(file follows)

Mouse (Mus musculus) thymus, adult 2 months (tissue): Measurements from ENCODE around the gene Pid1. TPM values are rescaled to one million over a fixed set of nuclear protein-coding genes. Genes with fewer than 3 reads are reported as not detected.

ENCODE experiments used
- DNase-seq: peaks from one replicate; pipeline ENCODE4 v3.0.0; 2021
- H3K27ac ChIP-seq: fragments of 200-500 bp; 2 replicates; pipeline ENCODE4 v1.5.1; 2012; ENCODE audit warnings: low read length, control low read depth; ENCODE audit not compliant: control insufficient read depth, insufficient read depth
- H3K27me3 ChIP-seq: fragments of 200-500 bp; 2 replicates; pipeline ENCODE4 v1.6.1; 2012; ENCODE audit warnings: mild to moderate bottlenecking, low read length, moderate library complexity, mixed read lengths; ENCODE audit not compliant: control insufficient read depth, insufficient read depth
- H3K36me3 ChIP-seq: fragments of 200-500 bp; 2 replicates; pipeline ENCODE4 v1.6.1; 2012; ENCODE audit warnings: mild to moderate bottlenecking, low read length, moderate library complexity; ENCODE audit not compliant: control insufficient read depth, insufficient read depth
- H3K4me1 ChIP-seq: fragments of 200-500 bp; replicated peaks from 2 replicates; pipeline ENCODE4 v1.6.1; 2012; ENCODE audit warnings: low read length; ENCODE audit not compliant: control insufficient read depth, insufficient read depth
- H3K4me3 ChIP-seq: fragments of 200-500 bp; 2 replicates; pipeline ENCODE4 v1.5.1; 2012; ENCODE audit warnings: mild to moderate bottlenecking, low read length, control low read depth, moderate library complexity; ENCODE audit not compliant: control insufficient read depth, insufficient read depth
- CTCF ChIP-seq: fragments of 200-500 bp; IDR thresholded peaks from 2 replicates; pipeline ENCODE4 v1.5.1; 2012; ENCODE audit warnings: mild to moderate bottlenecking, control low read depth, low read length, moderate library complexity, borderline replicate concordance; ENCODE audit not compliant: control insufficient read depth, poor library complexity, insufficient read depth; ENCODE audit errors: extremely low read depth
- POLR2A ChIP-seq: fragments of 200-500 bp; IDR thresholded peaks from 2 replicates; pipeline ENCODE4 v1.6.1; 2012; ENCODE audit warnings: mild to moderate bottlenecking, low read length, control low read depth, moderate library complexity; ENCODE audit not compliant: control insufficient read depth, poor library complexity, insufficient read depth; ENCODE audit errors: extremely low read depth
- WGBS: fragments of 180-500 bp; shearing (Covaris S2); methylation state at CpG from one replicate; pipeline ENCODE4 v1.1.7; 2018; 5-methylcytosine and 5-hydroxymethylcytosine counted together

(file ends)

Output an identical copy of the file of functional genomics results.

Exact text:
Mouse (Mus musculus) thymus, adult 2 months (tissue): Measurements from ENCODE around the gene Pid1. TPM values are rescaled to one million over a fixed set of nuclear protein-coding genes. Genes with fewer than 3 reads are reported as not detected.

ENCODE experiments used
- DNase-seq: peaks from one replicate; pipeline ENCODE4 v3.0.0; 2021
- H3K27ac ChIP-seq: fragments of 200-500 bp; 2 replicates; pipeline ENCODE4 v1.5.1; 2012; ENCODE audit warnings: low read length, control low read depth; ENCODE audit not compliant: control insufficient read depth, insufficient read depth
- H3K27me3 ChIP-seq: fragments of 200-500 bp; 2 replicates; pipeline ENCODE4 v1.6.1; 2012; ENCODE audit warnings: mild to moderate bottlenecking, low read length, moderate library complexity, mixed read lengths; ENCODE audit not compliant: control insufficient read depth, insufficient read depth
- H3K36me3 ChIP-seq: fragments of 200-500 bp; 2 replicates; pipeline ENCODE4 v1.6.1; 2012; ENCODE audit warnings: mild to moderate bottlenecking, low read length, moderate library complexity; ENCODE audit not compliant: control insufficient read depth, insufficient read depth
- H3K4me1 ChIP-seq: fragments of 200-500 bp; replicated peaks from 2 replicates; pipeline ENCODE4 v1.6.1; 2012; ENCODE audit warnings: low read length; ENCODE audit not compliant: control insufficient read depth, insufficient read depth
- H3K4me3 ChIP-seq: fragments of 200-500 bp; 2 replicates; pipeline ENCODE4 v1.5.1; 2012; ENCODE audit warnings: mild to moderate bottlenecking, low read length, control low read depth, moderate library complexity; ENCODE audit not compliant: control insufficient read depth, insufficient read depth
- CTCF ChIP-seq: fragments of 200-500 bp; IDR thresholded peaks from 2 replicates; pipeline ENCODE4 v1.5.1; 2012; ENCODE audit warnings: mild to moderate bottlenecking, control low read depth, low read length, moderate library complexity, borderline replicate concordance; ENCODE audit not compliant: control insufficient read depth, poor library complexity, insufficient read depth; ENCODE audit errors: extremely low read depth
- POLR2A ChIP-seq: fragments of 200-500 bp; IDR thresholded peaks from 2 replicates; pipeline ENCODE4 v1.6.1; 2012; ENCODE audit warnings: mild to moderate bottlenecking, low read length, control low read depth, moderate library complexity; ENCODE audit not compliant: control insufficient read depth, poor library complexity, insufficient read depth; ENCODE audit errors: extremely low read depth
- WGBS: fragments of 180-500 bp; shearing (Covaris S2); methylation state at CpG from one replicate; pipeline ENCODE4 v1.1.7; 2018; 5-methylcytosine and 5-hydroxymethylcytosine counted together